Twice in the past year, I have had the same warrenty repair performed by Lionel on my 85215 Legacy Diesel. The problem was as follows. During normal operation, the smoke unit suddenly began emitting dense and burnt smelling smoke and then the engine shorted and stopped. The first time, even the fan impeller was melted. Both times, Lionel Service replaced both the smoked unit and driver boards; both expensive parts. I now have a similar but different engine, an out of warranty 38702 Lionel F-3 that has had a similar situation. In this case, the smoke unit still works ok but if I unplug all plugs from the driver board various components, the engine still shorts when placed on the track. I am concerned that a new driver board at a $120 cost might immediately fail when I plug in the smoke unit. Have there been issues with newer Legacy engines similar to what I am describing? Any comments will be appreciated. Lionel's "Talk to Us" has still not gotten back to me!
I don't have these specific models but it appears (from Lionel's parts pages) that they have recent generation Legacy smoke units with 8 ohm resistors and plastic reservoir bowls. The later (6-85215) units also appear to be equipped with a thermistor on the PCB board - not a component shown on the earlier board.
What you are describing reminds me of what happens when an AC regulator fails on earlier generation smoke units, as in full track power to the resistor and it and the PCB are smoked. But I don't think that can be the cause in your case as the components are different.
None of the Legacy engines I have with boards similar to yours have displayed the kind of failure you describe. They've been reliable in operation although the smoke output is not quite what I hoped for. Your experience makes me wonder if there has been some kind of maintenance or power supply issue. Have you kept the smoke units fully topped with fluid? What transformer are you using?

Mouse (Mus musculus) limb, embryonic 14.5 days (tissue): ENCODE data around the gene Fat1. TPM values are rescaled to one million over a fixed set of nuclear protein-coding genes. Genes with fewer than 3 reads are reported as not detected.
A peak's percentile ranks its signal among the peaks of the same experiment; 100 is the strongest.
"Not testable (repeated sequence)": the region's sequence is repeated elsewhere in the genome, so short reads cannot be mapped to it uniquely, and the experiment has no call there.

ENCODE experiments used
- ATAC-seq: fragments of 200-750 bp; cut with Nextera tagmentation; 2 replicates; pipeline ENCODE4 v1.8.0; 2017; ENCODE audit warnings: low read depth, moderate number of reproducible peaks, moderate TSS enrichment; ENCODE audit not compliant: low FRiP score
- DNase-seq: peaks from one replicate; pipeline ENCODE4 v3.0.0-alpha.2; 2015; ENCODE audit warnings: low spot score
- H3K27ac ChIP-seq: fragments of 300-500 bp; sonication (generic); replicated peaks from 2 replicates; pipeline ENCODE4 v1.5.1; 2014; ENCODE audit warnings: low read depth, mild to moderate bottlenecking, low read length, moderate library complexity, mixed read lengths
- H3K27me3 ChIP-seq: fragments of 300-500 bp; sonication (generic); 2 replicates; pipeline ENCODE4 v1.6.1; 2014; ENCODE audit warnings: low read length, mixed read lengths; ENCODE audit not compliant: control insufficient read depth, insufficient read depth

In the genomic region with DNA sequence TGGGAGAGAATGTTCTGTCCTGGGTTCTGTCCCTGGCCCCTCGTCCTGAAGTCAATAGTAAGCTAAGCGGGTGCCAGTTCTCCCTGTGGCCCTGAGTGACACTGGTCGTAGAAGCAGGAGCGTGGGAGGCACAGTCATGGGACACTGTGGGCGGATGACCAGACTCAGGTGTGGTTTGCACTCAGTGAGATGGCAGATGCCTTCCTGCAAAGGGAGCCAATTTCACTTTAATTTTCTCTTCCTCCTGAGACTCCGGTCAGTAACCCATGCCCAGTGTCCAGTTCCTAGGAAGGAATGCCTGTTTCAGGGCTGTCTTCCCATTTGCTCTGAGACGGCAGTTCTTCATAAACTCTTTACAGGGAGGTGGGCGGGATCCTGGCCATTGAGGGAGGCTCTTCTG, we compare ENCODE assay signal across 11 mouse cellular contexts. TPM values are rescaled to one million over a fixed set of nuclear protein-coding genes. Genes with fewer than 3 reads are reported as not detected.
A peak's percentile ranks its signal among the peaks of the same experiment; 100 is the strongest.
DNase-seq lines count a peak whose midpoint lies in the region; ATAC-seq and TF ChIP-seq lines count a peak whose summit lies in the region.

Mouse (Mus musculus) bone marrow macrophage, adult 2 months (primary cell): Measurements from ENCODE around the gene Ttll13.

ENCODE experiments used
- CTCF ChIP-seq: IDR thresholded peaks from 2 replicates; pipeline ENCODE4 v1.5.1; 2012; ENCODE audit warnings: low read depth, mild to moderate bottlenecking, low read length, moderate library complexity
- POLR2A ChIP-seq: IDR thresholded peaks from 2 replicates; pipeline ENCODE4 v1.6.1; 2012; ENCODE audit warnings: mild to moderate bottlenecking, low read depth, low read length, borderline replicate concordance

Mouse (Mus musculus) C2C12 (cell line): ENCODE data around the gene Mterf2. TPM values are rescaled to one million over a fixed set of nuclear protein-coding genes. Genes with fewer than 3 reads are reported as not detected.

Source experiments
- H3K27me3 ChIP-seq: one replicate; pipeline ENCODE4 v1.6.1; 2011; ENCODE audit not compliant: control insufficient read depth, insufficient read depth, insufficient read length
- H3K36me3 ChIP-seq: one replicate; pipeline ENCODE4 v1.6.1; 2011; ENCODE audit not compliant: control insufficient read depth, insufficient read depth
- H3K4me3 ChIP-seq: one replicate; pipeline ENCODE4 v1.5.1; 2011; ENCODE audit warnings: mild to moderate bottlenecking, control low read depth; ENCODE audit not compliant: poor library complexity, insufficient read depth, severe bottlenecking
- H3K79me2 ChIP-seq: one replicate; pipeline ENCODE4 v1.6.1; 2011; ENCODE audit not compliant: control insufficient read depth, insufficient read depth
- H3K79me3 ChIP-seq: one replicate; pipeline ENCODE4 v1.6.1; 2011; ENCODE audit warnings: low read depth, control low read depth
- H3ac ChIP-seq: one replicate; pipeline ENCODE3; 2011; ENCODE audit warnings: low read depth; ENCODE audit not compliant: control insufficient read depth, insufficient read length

First off, I'd check the smoke unit over carefully to see if there are any shorts. Since that has the plastic fluid reservoir, that seems unlikely unless it's a wire. Any short to frame ground is very bad for the RCMC.
Thanks to you both. I use Lionel Powermasters to keep 18 volts in the track. I do my best to not let my smoke units run dry but as most of its know this is sometimes difficult due to evaporation and many locos to remember. Perhaps a good inventor (are you listening John?) could invent a dip stick or strip type device that would let us know the status of smoke units. Like those used to check the status of pool or hot tub chemistry.
Just so you know. I removed all the plugs from the driver board one by one and checked each time is the short was eliminated. I finally removed power from the pickups to the board and the short ended. So I have concluded the short is in the board itself. I tested the smoke unit from the 38702 and both fan and resister seem ok.
Could a bad thermistor cause this kind of problem? Not sure what this is?
Not likely, that short is typically the drive motor FETs or the bridge rectifier.
Regarding the thermistor, if it's not in the older unit (as the parts diagrams indicate is the case) I can't see that its failure accounts for both sets of similar problems. But for the sake of completeness, and because there were some references to possible failed components GRJ mentions, thermistors were explained in a couple of older threads. In each of them scroll down until you get to the posts by SantaFeFan (Jon Z formerly of Lionel who designed the relevant smoke systems):
This might be more info than you need but you never know when the knowledge base can help.
It seems obvious that smoke unit failure can damage the boards but the issue seems to be, what caused the failure? A short somewhere seems likely - just occurs to me to ask if you have got any internal wiring rubbing on a flywheel or otherwise getting frayed?